By the time of Jesus’ birth, Hebrew was not the spoken language of the Jewish people, but rather Arabic. Interesting, the Arabic equivalent of bêth lehem is bêt lahm, which means “house of meat.” You just can’t make this stuff up! Jesus promises that he will feed us not just by some spiritual power or grace but also with his own flesh and blood: “My flesh is true food, and my blood is true drink. Whoever eats my flesh and drinks my blood remains in me and I in him. […] This is the bread that came down from heaven. Unlike your ancestors who ate and still died, whoever eats this bread will live forever.” (Jn 6:55–56, 58) In the holy Eucharist, Jesus provides food for the world — the food of his body, blood, soul and divinity. And God symbolically prefigured all of this through the name of the town where he was born. Christ, born in the House of Bread, has become our food for the journey of life.

This Christmas, we should have a new appreciating of the Nativity Scene thanks to the meaning of “Bethlehem.” There in a manger — a container for holding food and feeding hungry animals — lays the Bread of Life who will sacrifice his flesh to give us new life. Bethlehem is truly both the House of Bread from Heaven and the House of the meat of Christ’s body. Indeed, this is why it is so important that we celebrate Christmas (Christ-Mass) by attending holy Mass and receiving the Body of Christ in holy Communion.

As we prepare for that celebration through the Advent season, let us remember that Christ can come to us every day — every day can be Christmas —because of the holy Eucharist. St. Bernard of Clairvaux said that there are three comings of Jesus Christ (see Sermo 5, In Adventu Domini, 1-3). The first, which we are preparing to celebrate at Christmas, is his coming as man at the Incarnation. The second, which we look forward to with a mixture of anticipation and fear, is his coming to judge the living and the dead at the end of the world. In between these two comings, said St. Bernard, is a third coming. That is Jesus’ mysterious and sacramental coming to us in the most holy Eucharist. By our worthy reception, may we ourselves become a new Bethlehem — a house of the Bread of Life and a house of the meat of Christ’s body in the most holy Eucharist.

Father Nicholas Rottman is a priest in the Diocese of Covington, currently on sabbatical.

The feeding of the five thousand and the Eucharist

By Father Ryan Stenger.

The only one of the miracles of Jesus that is included in all four of the Gospel accounts is his feeding of the crowd of five thousand with miraculously multiplied bread and fish. Obviously this event greatly affected the first Christians and was influential in forming their understanding of the Lord’s identity and mission.

In the Gospel according to John, the miracle of the feeding of the five thousand is reported at the beginning of the sixth chapter and is followed by the Lord’s famous Bread of Life discourse, in which Christ explains to the crowd his teaching on the Eucharist, thus drawing a strong connection between the miraculous feeding of the crowd and the sacrament of his Body and Blood that he would institute at the Last Supper. The evangelist also emphasizes this connection in his description of the time and place of the miracle. St. John writes, “Jesus went up on the mountain, and there he sat down with his disciples” (John 6:3). So often throughout the Bible the mountaintop is where God and man come together most profoundly. Moses received the Ten Commandments on Mt. Sinai, the prophet Elijah spoke to God in the silent whisper on Mt. Horeb, Christ himself was transfigured in glory on Mt. Tabor, and crucified on Calvary. According to the ancient imagination, the mountain was the place where heaven and earth meet, the symbol of God reaching down to us as we reach up to him.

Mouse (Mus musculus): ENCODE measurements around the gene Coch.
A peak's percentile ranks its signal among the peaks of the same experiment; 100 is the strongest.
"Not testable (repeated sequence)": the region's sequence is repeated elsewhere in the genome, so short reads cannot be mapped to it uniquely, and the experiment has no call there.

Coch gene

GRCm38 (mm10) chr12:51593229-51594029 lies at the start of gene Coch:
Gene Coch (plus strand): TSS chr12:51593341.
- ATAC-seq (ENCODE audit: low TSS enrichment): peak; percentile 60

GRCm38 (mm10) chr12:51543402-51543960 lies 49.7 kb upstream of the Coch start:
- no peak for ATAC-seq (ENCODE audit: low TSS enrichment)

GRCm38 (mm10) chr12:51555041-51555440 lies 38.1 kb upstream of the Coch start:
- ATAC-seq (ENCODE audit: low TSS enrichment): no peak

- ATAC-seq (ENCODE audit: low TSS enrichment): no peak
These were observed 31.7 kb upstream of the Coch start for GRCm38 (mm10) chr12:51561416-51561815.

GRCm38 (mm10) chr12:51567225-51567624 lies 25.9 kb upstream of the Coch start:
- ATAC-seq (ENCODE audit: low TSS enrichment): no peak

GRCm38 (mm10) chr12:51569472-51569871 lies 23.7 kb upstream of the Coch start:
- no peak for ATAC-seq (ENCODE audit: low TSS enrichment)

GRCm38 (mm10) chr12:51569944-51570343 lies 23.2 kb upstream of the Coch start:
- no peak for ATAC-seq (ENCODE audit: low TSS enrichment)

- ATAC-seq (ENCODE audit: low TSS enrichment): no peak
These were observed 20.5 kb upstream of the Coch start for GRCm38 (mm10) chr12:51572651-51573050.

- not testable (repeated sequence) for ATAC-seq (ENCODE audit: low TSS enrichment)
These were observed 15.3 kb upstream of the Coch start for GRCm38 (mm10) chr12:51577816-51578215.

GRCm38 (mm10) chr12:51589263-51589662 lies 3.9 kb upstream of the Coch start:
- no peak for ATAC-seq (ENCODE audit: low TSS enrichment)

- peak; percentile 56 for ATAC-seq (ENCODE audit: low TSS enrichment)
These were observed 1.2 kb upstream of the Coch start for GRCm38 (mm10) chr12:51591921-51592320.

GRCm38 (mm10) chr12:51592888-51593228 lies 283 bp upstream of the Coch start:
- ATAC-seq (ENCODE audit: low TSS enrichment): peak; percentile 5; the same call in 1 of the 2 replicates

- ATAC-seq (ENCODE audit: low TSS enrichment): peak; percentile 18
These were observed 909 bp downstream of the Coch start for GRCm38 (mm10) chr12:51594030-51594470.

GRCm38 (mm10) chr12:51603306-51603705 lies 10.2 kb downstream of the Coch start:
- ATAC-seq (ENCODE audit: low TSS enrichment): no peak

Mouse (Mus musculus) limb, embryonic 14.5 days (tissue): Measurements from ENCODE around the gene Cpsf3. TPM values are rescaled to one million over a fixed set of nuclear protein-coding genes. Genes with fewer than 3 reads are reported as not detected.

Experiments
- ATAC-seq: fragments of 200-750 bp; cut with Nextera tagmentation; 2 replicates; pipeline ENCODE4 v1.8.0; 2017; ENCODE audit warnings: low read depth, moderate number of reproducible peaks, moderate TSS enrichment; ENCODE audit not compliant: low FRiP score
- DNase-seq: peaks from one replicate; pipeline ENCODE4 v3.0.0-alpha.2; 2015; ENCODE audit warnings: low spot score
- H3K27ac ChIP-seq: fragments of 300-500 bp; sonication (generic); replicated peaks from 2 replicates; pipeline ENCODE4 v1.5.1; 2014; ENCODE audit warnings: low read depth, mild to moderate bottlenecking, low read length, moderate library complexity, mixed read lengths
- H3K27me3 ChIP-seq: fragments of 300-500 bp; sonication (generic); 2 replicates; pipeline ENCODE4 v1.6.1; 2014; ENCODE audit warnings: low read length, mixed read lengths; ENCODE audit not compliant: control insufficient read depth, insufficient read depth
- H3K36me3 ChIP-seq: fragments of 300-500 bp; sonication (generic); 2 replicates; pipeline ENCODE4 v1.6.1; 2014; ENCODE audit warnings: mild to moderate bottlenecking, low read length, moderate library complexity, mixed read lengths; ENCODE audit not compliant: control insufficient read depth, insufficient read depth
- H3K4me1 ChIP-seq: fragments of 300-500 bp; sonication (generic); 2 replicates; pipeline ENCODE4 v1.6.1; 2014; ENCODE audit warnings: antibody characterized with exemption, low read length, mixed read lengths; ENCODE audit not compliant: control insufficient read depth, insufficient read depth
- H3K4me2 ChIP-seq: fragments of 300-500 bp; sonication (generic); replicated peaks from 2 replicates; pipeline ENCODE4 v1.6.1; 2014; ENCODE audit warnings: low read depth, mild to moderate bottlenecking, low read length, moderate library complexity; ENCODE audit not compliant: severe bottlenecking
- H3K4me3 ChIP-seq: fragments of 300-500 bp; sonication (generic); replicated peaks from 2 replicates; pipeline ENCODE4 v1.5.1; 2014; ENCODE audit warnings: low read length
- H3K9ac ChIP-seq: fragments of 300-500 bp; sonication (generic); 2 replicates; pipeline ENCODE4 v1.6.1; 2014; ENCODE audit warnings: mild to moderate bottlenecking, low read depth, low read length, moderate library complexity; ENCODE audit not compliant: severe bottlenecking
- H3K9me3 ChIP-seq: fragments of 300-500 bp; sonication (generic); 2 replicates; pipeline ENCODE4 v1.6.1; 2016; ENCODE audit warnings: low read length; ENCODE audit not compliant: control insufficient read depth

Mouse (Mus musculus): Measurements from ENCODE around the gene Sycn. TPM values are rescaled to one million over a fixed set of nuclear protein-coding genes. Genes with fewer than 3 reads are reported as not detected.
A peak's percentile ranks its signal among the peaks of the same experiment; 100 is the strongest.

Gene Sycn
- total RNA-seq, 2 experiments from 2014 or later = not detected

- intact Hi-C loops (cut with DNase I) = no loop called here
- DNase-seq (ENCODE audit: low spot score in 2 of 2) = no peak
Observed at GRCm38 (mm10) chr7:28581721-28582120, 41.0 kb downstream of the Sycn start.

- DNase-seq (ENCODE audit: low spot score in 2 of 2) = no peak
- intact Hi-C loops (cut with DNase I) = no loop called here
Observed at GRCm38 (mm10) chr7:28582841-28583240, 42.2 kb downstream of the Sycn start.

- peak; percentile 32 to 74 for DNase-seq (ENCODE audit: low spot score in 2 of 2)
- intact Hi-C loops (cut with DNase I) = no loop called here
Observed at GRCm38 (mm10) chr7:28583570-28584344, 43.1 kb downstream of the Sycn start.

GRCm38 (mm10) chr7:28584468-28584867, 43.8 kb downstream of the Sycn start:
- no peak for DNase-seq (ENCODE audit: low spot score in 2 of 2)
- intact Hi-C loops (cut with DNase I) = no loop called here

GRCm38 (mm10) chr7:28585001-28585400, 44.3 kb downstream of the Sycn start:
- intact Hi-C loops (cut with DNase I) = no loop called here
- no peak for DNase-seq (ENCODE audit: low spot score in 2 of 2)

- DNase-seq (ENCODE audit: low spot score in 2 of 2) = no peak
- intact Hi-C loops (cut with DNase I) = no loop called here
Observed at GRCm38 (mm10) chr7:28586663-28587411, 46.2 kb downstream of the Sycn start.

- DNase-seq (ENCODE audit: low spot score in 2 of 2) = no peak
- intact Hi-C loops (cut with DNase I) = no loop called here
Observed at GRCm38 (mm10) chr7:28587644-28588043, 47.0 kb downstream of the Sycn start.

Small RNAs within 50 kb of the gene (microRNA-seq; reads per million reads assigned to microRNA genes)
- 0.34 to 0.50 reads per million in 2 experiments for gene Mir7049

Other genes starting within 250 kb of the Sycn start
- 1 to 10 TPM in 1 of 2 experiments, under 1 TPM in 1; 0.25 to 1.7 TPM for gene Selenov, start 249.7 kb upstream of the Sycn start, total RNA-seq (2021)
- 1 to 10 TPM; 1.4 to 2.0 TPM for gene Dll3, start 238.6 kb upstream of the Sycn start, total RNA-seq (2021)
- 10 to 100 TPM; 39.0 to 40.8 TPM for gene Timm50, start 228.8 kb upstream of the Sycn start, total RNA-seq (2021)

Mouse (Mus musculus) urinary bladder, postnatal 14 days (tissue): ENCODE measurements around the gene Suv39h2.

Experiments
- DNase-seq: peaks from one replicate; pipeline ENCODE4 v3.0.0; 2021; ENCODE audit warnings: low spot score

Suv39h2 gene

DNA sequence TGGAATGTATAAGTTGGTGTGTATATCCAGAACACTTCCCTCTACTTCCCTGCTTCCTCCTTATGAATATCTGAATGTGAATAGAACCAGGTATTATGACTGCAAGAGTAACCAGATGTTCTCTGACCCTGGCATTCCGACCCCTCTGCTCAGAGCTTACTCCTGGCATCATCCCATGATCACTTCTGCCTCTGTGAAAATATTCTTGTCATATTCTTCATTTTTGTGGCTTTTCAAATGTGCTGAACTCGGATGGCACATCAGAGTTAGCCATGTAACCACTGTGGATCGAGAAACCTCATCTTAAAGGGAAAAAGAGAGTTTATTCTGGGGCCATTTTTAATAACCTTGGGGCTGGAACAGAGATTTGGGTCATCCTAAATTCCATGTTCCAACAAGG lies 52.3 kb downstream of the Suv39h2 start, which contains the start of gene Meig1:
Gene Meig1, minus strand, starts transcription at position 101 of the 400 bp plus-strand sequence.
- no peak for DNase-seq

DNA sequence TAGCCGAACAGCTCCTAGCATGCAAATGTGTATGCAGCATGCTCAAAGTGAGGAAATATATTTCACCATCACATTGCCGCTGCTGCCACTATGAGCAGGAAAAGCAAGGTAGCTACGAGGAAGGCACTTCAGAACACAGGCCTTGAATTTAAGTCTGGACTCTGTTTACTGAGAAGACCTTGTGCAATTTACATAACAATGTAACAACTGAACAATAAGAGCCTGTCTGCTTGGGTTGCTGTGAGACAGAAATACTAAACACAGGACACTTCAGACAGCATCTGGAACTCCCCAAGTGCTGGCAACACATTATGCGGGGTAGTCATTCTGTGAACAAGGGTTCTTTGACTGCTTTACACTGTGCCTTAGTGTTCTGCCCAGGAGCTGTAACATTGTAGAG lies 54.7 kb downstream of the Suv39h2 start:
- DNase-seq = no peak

And St. John also writes, “The Jewish feast of Passover was near” (John 6:4). It was on Passover that the sacrificial lambs were put to death in remembrance of God’s liberation of the Jewish people from slavery in Egypt. Of course, Christ would die on the Cross at Passover time, as the true Lamb of God whose sacrifice saves us from death and liberates us from slavery to sin. And so, with these details, St. John is showing that the miracle that Christ performed in feeding this massive crowd was not simply a matter of providing ordinary food, but that it was symbolic of something much more, that the bread he gave them prefigured the Bread of Life about which he would go on to teach them, the Eucharist — the place where heaven and earth meet, the unbloody re-presentation of the sacrifice of the Cross, the Lord’s sacred Body offered up and his precious Blood poured out.